Parenthood and Well-being

14:14 - 21:26

  • Having children may not bring happiness, but it can still be a good thing in terms of well-being and meaning.
  • People with kids often feel part of something bigger and give satisfaction to their parents.
  • However, financial satisfaction tends to decrease when you have children due to the high costs involved.
  • Declining birth rates and crises of fertility are influenced by an over-prioritization of immediate comfort and convenience.
  • The culture values immediate happiness and is not conducive to meaning-making, which children contribute to.
  • Parenting has become harder as we live far from our families and have heavy workloads.
  • Young people face obstacles in having kids due to financial burdens and career demands.

Fertility and Decision-Making

21:01 - 28:59

  • Educated women have the biggest disparity between desired and realized fertility.
  • The desire to have children may be correlated with intelligence and education.
  • Constraints on having children differ across countries, influenced by culture, development, and public policies.
  • Public policies like parental leave and healthcare make it easier for parents in some countries.
  • In the US, limited parental leave and tied healthcare to employment create challenges for new parents.

Expectations, Well-being, and Happiness

28:30 - 35:41

  • Money can buy happiness up to a certain point, but there are diminishing marginal returns as income increases.
  • More money generally makes poor people happier, but the relationship becomes less significant for the very rich.
  • Satisfaction with life may continue to rise even if happiness levels taper off for the very rich.
  • Happiness is influenced by expectations and aspirations more than judgments of satisfaction.
  • Expectations affect happiness, as seen in students' reactions to exam grades.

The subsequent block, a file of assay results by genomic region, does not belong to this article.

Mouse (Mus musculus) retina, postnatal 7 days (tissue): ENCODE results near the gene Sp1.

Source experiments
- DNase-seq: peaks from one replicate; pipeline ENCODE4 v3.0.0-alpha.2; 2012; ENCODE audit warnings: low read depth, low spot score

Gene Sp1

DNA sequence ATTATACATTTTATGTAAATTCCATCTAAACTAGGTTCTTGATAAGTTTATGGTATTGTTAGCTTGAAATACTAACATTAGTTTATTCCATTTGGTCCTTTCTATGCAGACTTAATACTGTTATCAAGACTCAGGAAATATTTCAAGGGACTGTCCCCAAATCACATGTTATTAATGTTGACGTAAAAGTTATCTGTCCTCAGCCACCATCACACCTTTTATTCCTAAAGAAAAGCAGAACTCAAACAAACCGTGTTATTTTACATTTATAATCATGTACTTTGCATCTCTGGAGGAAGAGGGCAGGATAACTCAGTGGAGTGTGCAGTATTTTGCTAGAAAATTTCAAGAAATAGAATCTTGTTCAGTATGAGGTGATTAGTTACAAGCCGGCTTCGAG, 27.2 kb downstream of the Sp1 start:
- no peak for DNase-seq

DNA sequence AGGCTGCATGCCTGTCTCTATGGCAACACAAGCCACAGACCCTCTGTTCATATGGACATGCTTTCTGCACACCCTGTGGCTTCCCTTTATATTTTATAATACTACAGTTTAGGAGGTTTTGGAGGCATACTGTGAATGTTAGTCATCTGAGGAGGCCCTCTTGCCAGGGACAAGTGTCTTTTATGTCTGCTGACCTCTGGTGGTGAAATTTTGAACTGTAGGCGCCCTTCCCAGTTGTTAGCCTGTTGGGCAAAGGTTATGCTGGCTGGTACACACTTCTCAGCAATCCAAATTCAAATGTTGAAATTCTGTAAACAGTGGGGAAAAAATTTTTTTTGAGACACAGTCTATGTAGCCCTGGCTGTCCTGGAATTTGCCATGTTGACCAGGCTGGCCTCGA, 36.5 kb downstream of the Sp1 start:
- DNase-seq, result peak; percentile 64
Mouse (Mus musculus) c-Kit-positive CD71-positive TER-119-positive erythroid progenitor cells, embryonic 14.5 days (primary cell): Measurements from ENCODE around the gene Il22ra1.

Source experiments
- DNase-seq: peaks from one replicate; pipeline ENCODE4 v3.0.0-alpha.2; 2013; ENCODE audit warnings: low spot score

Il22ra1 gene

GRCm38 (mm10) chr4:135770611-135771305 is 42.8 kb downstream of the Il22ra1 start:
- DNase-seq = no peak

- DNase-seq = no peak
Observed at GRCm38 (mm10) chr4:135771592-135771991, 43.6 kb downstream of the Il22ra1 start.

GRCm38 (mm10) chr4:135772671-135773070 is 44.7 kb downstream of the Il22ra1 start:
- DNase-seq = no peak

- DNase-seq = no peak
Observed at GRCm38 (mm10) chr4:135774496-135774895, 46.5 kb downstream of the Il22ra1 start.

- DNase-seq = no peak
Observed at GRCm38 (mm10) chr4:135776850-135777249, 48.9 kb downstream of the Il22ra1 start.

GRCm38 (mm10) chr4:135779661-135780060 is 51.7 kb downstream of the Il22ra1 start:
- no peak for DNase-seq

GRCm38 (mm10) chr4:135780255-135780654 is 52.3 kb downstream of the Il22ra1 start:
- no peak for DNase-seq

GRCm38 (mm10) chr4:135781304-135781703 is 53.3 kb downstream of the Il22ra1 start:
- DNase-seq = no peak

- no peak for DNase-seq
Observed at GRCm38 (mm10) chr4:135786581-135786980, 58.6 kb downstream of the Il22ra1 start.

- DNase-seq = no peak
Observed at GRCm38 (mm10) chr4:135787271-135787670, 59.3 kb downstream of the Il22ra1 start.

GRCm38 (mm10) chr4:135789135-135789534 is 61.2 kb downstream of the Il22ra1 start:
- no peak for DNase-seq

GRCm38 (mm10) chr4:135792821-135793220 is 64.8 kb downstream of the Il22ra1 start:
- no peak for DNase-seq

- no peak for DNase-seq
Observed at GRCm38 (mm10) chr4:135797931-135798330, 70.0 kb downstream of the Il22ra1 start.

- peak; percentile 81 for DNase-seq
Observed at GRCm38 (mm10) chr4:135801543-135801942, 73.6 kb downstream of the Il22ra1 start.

• Lowering standards is not the solution for happiness.

Goals, Achievement, and Happiness

35:19 - 41:54

  • John Henry was an African-American folk hero and tragic hero who built railroads.
  • He competed with a machine and won, but died in victory.
  • Happiness is influenced by what you attain and how much you aspired for.
  • People with high goals may attain more but are less happy.
  • Accomplishing meaningful goals can lead to well-being despite misery during the process.
  • There are no interventions known to decrease expectations without decreasing aspirations.
  • Expectations, well-being, happiness, and aspirations are interconnected concepts.
  • Overachievers purposefully design systems to consistently achieve high goals.
  • Setting limits on goals can help avoid self-sabotage and maximize well-being.

Comparative Advantage and Happiness

41:34 - 48:38

  • Focusing on your comparative advantage and letting go of tasks you're not good at
  • The purpose of doing a hobby is to enjoy it, not to become better at it
  • Drawing boundaries and letting go of high standards can reduce psychological suffering
  • Consistent practice is more important than constantly measuring up to others' performance
  • Committing to a plan is the best way forward once you've selected a goal
  • Spending time on insignificant tasks can distract from more important ones

Inequality and Happiness

48:23 - 55:26

  • Some inequality is good for total happiness as it reflects individual preferences.
  • Inequality can harm total happiness, especially when there is a large wealth disparity.